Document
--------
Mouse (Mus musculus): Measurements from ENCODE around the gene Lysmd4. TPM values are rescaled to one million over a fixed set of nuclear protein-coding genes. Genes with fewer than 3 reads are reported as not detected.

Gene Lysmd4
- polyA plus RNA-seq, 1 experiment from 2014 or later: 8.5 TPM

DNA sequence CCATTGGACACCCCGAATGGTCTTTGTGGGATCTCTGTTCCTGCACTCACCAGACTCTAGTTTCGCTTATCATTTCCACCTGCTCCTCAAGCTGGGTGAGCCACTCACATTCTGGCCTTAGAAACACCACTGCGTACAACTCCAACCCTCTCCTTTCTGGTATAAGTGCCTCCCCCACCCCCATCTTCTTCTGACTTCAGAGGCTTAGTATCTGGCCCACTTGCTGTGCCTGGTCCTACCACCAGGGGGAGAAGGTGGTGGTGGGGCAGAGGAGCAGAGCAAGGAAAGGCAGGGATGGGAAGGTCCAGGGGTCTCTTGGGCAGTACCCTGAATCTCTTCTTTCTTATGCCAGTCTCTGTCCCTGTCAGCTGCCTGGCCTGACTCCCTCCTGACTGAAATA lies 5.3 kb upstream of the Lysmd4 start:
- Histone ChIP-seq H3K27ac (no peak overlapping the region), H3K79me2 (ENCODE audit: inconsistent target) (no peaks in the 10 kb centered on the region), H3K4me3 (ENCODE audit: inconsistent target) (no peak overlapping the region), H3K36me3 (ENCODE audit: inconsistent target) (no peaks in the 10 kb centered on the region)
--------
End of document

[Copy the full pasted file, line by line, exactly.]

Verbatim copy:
Mouse (Mus musculus): Measurements from ENCODE around the gene Lysmd4. TPM values are rescaled to one million over a fixed set of nuclear protein-coding genes. Genes with fewer than 3 reads are reported as not detected.

Gene Lysmd4
- polyA plus RNA-seq, 1 experiment from 2014 or later: 8.5 TPM

DNA sequence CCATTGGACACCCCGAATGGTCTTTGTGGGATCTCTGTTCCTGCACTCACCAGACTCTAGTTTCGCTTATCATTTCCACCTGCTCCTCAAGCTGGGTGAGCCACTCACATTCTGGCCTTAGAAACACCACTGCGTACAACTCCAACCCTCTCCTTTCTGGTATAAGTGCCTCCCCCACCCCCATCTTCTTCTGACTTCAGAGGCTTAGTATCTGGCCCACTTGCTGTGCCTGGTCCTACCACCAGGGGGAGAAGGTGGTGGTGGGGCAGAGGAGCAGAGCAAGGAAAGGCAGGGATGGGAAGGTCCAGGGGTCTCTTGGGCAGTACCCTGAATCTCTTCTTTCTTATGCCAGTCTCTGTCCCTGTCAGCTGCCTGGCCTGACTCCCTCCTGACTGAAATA lies 5.3 kb upstream of the Lysmd4 start:
- Histone ChIP-seq H3K27ac (no peak overlapping the region), H3K79me2 (ENCODE audit: inconsistent target) (no peaks in the 10 kb centered on the region), H3K4me3 (ENCODE audit: inconsistent target) (no peak overlapping the region), H3K36me3 (ENCODE audit: inconsistent target) (no peaks in the 10 kb centered on the region)